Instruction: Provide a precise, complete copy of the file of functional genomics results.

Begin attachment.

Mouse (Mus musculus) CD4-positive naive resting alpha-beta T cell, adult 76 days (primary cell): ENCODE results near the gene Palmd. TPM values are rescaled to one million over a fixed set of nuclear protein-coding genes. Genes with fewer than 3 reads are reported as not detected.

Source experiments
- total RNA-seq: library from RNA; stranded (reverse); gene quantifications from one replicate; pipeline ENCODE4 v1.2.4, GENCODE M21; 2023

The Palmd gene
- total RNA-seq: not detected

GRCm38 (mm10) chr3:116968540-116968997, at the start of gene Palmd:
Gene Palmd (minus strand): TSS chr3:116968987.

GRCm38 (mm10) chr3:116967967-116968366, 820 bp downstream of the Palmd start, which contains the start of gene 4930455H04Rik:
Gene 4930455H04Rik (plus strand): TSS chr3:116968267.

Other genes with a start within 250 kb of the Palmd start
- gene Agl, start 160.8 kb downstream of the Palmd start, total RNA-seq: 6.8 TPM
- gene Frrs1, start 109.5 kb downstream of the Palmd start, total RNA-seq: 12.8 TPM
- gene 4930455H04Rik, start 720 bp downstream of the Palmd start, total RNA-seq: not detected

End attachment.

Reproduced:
Mouse (Mus musculus) CD4-positive naive resting alpha-beta T cell, adult 76 days (primary cell): ENCODE results near the gene Palmd. TPM values are rescaled to one million over a fixed set of nuclear protein-coding genes. Genes with fewer than 3 reads are reported as not detected.

Source experiments
- total RNA-seq: library from RNA; stranded (reverse); gene quantifications from one replicate; pipeline ENCODE4 v1.2.4, GENCODE M21; 2023

The Palmd gene
- total RNA-seq: not detected

GRCm38 (mm10) chr3:116968540-116968997, at the start of gene Palmd:
Gene Palmd (minus strand): TSS chr3:116968987.

GRCm38 (mm10) chr3:116967967-116968366, 820 bp downstream of the Palmd start, which contains the start of gene 4930455H04Rik:
Gene 4930455H04Rik (plus strand): TSS chr3:116968267.

Other genes with a start within 250 kb of the Palmd start
- gene Agl, start 160.8 kb downstream of the Palmd start, total RNA-seq: 6.8 TPM
- gene Frrs1, start 109.5 kb downstream of the Palmd start, total RNA-seq: 12.8 TPM
- gene 4930455H04Rik, start 720 bp downstream of the Palmd start, total RNA-seq: not detected